The UN Security Council in October 1999 authorized a 6,000-strong peacekeeping mission for Sierra Leone (UNAMSIL) to replace the very small military observer group (UNOMSIL). Nigeria agreed to contribute troops to UNAMSIL and continue to play a leading role in UNAMSIL leadership.

Unfortunately, the RUF flaunted its commitments and violated in the most horrific ways the Lome agreement. Their reprehensible actions left Sierra Leoneans still searching for peace. We welcome the capture of Foday Sankoh and look forward to the day he stands before justice in a court of law. But we also recognize that his trial alone will not bring peace - there is much work that must still be done on the ground - by a strengthened UNAMSIL and by the government and army and people of Sierra Leone.

The Lome accord was a peace agreement widely welcomed by the people of Sierra Leone. As many members of Sierra Leonean civil society stressed to Secretary Albright a year ago, the people of Sierra Leone were desperate for peace -- even if it meant justice were to be deferred. Peace meant to them that the horrors would finally stop, lives could be rebuilt, and that the diamond mines could revert to the control of the government. For the RUF, it was their best chance to lay down their arms, become a constructive political player in Sierra Leone, and escape further world ostracism. While the agreement established a domestic, but not international amnesty, and allowed limited RUF non-elected representation in the government, it was an agreement that was freely and willingly negotiated by the Sierra Leonean parties themselves. If the Lome agreement's provisions had been respected by the RUF, Sierra Leoneans would be well on their way by now to rebuilding their impoverished and war-ravaged country.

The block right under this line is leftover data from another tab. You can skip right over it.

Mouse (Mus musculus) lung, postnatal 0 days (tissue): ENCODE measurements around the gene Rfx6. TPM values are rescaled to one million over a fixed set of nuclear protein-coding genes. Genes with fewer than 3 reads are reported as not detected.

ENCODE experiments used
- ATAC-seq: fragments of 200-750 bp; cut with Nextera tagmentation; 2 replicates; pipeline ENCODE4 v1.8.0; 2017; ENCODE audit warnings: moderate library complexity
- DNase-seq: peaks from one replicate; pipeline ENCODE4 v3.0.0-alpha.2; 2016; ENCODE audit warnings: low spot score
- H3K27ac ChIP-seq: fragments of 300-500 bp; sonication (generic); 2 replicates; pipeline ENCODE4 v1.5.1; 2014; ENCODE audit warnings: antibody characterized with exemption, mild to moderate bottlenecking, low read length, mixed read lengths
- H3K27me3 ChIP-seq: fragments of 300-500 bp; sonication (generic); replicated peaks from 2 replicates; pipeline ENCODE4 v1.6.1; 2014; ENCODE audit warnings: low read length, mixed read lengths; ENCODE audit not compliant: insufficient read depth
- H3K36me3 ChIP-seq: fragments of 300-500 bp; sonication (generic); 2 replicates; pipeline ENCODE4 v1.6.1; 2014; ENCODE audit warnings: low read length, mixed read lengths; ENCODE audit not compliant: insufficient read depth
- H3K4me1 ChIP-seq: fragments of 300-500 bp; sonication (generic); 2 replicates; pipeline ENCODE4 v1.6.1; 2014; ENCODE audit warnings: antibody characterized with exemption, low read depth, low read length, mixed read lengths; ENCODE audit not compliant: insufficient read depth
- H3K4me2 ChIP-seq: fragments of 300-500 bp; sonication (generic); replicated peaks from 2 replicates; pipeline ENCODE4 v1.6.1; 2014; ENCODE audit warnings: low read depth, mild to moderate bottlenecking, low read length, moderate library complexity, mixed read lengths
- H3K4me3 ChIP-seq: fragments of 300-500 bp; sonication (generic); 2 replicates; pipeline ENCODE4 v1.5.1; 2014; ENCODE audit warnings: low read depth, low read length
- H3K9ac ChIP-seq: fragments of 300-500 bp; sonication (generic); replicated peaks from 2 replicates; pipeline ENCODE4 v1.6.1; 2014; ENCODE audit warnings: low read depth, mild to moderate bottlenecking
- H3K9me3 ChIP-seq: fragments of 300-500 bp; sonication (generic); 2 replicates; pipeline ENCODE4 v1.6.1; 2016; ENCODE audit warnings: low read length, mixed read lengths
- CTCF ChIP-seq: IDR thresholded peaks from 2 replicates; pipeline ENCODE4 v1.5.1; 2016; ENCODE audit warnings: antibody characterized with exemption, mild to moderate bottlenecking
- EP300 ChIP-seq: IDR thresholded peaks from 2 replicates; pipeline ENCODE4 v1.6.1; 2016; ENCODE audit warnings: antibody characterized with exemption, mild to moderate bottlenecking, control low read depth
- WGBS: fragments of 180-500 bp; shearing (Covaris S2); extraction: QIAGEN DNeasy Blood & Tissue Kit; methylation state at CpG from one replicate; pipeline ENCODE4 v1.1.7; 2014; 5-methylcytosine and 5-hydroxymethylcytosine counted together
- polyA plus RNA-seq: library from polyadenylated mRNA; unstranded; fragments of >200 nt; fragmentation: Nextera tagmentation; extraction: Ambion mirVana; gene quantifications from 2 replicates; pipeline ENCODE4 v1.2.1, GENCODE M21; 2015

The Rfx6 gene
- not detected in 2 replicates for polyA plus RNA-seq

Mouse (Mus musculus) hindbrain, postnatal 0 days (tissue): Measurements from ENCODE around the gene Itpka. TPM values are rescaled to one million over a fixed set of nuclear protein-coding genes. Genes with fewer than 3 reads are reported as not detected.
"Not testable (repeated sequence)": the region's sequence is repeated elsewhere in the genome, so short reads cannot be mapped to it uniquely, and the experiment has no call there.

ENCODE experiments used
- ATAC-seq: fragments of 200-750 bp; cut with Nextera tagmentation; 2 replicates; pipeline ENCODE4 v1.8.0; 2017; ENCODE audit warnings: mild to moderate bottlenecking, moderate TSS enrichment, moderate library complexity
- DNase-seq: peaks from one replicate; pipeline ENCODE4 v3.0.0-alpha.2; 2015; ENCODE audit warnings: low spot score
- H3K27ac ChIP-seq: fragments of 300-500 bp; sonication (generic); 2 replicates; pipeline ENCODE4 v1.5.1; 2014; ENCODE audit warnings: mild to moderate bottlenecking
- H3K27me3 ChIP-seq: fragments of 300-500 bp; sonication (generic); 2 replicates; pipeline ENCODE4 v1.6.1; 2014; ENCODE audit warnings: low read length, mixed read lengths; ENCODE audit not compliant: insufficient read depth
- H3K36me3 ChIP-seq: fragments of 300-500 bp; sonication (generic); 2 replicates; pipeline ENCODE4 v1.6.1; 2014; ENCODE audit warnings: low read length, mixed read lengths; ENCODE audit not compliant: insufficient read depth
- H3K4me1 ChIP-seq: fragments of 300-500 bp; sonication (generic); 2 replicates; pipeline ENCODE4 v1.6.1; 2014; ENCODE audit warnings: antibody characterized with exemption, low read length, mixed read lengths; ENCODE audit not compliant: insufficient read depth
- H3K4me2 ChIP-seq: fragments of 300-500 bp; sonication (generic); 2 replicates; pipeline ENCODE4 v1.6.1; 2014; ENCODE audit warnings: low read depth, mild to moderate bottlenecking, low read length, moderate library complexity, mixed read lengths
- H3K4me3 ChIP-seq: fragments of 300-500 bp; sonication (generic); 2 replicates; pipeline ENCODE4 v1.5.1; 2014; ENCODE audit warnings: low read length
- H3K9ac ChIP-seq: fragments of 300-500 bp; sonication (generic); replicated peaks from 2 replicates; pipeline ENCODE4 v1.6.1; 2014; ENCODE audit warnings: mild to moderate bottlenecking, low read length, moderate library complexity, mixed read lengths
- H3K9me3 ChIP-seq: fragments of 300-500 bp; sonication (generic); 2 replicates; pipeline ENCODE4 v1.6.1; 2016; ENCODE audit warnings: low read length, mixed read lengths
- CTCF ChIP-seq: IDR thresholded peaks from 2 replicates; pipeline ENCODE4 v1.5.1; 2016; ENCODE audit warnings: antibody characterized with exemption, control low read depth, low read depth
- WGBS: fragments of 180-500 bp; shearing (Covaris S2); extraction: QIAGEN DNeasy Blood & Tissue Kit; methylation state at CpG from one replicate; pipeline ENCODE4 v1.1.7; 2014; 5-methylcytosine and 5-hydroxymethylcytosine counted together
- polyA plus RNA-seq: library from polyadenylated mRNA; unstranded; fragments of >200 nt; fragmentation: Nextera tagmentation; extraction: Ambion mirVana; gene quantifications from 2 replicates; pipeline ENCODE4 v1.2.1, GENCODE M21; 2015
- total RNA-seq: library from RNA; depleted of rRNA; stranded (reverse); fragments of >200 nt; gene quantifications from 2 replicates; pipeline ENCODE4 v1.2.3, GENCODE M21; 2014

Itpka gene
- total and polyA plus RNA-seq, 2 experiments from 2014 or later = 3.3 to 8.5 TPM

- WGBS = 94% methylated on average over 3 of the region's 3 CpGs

The Lome agreement, like many others elsewhere before it, was a calculated risk that didn't play out as the people of Sierra Leone, the international community, or the United States would have hoped. Some may now second-guess the inclusion of the rebels in any kind of peace process, given their grisly record. But this would not be realistic, given the circumstances. Nor was it the first time that rebels have taken part in peace talks after committing atrocities. Mozambique, Guatemala, and El Salvador, to name just three countries, have stable democratic governments following peace arrangements worked out between one or more sides once employing terror tactics against civilian populations.

The people of Sierra Leone would not have us forget that for almost one full year the atrocities largely stopped, some inaccessible areas were opened, and more than 20,000 combatants were disarmed.

When the RUF then attacked the UN peacekeepers sent to oversee the implementation of the Lome peace accord, they violated the will of the Sierra Leonean people and squandered the opportunity for peace.

Current U.S. Policy Goals

Help the Government of Sierra Leone gain control of territory